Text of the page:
Sometimes the legislative process moves too slowly. Had Rand Paul’s amendment to a Senate appropriations bill that called for $1.5 billion in aid to Egypt to be diverted to bridge construction and repair in the United States come to the floor a month ago, he might have had a much stronger argument than he did this morning when he lost a vote to table his proposal. Paul is a fervent critic of foreign aid even to America’s closest allies at all times. But had he been able to bring this up while Egypt was ruled by the Muslim Brotherhood, it’s likely more Senators might have joined with him if only in order to send a message to the Obama administration that its misguided embrace of the Islamist government needed to end. But Paul’s attempt to cut off aid to Egypt just weeks after the military overthrew President Mohamed Morsi was a case of very bad timing.

Aid to Egypt was unpopular even among its traditional supporters during the past year as the Brotherhood moved inexorably toward consolidating total power in Cairo. Under those circumstances, Paul’s standard speech about the stupidity of sending U.S. cash to hostile nations made a lot of sense when applied to Egypt. But with the Brotherhood out and with the U.S. needing to send a strong U.S. message of support for the forces that have saved Egypt from Islamist tyranny, Paul’s grandstanding about American money backing thugs was curiously tone deaf to both the facts on the ground in Cairo and American interests. The morning’s business on the Senate floor illustrated in a nutshell everything that is wrong with the Kentucky senator’s isolationist mindset.

In recent days, even the sternest critics of Obama’s foreign policy have held their fire on Egypt because it seems the administration has started to understand that its infatuation with the Brotherhood was a mistake that was deeply resented by the Egyptian people as well as destructive to American interests in the region. Rather than use the violence in the streets as the Brotherhood attempted to regain power in Cairo as an excuse for pressuring the military to restore Morsi, the U.S. is wisely sending a muted message about the unrest. That should give the new government the space it needs to hold on and ensure the Islamists don’t get another chance to remake Egyptian society in their own image. And it’s also why it’s exactly the wrong moment for Congress to send it a message that would be interpreted, rightly or wrongly, as a U.S. gesture intended to push Egypt back into the arms of the Brotherhood.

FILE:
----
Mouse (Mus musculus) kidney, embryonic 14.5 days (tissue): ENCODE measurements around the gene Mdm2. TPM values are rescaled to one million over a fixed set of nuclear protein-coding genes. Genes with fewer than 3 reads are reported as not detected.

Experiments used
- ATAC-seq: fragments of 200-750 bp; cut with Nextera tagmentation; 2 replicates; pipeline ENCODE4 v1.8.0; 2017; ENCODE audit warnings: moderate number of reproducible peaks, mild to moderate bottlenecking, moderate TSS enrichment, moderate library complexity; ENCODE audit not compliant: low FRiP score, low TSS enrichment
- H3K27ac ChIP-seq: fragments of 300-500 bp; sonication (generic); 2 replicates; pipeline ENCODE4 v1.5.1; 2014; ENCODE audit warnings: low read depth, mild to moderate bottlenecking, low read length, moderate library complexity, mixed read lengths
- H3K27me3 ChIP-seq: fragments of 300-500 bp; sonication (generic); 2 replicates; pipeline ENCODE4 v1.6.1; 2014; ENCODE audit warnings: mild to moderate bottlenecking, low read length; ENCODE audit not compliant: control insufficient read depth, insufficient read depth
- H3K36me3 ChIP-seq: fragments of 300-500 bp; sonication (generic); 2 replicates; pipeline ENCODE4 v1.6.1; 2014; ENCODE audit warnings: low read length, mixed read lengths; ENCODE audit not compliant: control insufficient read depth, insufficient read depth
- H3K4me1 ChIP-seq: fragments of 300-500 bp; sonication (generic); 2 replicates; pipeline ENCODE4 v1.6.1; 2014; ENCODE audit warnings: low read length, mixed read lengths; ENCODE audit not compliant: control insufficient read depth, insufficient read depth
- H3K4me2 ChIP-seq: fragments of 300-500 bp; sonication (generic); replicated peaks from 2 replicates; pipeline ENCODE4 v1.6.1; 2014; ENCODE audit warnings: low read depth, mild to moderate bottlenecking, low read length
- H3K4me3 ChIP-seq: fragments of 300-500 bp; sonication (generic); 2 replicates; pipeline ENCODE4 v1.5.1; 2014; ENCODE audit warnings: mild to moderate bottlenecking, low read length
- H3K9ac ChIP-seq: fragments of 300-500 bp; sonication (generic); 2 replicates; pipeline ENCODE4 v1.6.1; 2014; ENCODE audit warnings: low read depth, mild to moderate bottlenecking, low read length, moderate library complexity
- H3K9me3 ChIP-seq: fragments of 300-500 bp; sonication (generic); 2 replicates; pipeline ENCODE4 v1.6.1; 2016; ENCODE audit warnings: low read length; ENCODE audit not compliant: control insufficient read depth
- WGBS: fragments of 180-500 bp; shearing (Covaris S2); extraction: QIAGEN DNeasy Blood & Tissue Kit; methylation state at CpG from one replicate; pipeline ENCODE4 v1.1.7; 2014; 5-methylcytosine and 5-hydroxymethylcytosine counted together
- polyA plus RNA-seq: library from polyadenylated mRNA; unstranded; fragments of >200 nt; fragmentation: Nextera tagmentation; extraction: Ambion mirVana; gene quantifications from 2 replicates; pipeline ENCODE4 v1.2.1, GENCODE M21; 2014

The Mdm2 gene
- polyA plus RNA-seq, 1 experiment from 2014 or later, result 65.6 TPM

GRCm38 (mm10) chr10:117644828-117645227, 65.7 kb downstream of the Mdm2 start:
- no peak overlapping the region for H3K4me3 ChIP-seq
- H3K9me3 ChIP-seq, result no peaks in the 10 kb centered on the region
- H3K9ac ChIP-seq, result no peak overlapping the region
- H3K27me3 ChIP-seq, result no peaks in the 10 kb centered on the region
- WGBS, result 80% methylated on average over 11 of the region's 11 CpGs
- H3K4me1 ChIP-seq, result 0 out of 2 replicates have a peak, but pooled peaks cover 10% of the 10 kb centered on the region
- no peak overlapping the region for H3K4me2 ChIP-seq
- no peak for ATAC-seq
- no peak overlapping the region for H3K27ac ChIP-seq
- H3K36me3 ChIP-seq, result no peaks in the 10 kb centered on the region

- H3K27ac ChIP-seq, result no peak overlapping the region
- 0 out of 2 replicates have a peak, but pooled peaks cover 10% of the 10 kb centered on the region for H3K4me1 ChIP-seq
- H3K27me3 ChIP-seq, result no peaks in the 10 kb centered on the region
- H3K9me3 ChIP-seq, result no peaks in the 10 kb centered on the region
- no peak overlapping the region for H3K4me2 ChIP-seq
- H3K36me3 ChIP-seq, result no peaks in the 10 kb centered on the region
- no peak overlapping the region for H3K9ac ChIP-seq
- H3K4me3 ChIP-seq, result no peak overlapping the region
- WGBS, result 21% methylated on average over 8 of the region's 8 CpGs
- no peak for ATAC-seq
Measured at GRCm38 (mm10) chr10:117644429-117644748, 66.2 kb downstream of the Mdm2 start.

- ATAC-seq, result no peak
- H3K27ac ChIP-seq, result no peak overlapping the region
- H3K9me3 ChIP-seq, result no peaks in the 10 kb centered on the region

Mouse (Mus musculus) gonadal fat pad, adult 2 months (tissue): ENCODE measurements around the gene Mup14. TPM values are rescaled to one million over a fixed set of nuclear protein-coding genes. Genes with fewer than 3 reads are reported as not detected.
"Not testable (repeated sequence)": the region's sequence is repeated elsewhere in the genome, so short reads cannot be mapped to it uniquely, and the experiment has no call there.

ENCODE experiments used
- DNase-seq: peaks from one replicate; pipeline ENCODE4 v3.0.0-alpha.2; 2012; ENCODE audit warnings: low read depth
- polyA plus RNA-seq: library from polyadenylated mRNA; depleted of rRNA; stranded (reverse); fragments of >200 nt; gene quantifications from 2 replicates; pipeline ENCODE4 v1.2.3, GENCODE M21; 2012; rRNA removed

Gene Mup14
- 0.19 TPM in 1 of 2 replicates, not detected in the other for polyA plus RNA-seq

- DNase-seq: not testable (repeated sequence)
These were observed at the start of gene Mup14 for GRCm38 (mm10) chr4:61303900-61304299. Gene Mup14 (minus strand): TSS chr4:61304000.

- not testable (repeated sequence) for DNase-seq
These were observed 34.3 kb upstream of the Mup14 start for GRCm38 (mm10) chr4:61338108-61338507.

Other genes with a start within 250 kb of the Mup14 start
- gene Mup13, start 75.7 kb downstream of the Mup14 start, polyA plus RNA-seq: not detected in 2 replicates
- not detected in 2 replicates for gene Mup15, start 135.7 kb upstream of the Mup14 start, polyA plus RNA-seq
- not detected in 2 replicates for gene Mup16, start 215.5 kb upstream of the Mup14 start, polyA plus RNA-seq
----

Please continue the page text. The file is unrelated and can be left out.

Fortunately, Paul’s amendment was tabled by a vote of 86-13 with the vast majority of Republicans voting with the majority. But this minor incident illustrates everything that is wrong with Paul’s ideological mindset.

Paul claims he is neither an isolationist nor someone who doesn’t wish to engage with the world. But his vision of engagement with the world is not consistent with America’s global responsibilities. Like it or not, American support is a necessary element of stability in much of the world, but especially in the Middle East. Paul is right that Egyptians may have resented U.S. aid for decades because it benefited the military rather than ordinary people. He failed to mention that one other reason they didn’t like it was because it was seen as an ongoing bribe to ensure that Egypt abided by its peace treaty with Israel. That resentment was even greater during the year of Brotherhood rule since it was seen as propping up a new dictatorship that was not only oppressive but also bent on imposing its theocratic views on all Egyptians.

That’s why Paul’s attempt to throw a monkey wrench into the U.S.-Egypt relationship just at the moment when President Obama was doing the right thing was so foolish. America’s priority there must be to keep the Brotherhood out of power. But Paul, who is indifferent or hostile to the need for the United States to keep fighting Islamist terrorists throughout the Middle East, has no patience for such nuances.

Moreover, despite his half-hearted attempts to demonstrate that he is not an opponent of Israel this past year, he also dismissed the idea that torpedoing Egyptian aid damages the Jewish state. An aid cutoff is the last thing Israel wants since doing so would help the Muslim Brotherhood and by extension strengthen the position of its Hamas allies in Gaza, who have been isolated since the coup. It would also undermine the peace treaty with Egypt that remains a pillar of Israel’s defense strategy. Claiming, as Paul did on the Senate floor, that he has a better grasp of what’s good for Israel or what its supporters are thinking than Israel’s government or AIPAC was absurd.

This morning’s vote was a minor skirmish in what looks to be a long and difficult struggle in Congress to keep the isolationist wing of the GOP from becoming the party’s voice on foreign policy. For now, Paul’s effort to distance the U.S. from its global responsibilities has failed. But, as with the effort to shut down necessary intelligence gathering or drone strikes against terrorists, the fight is far from over.

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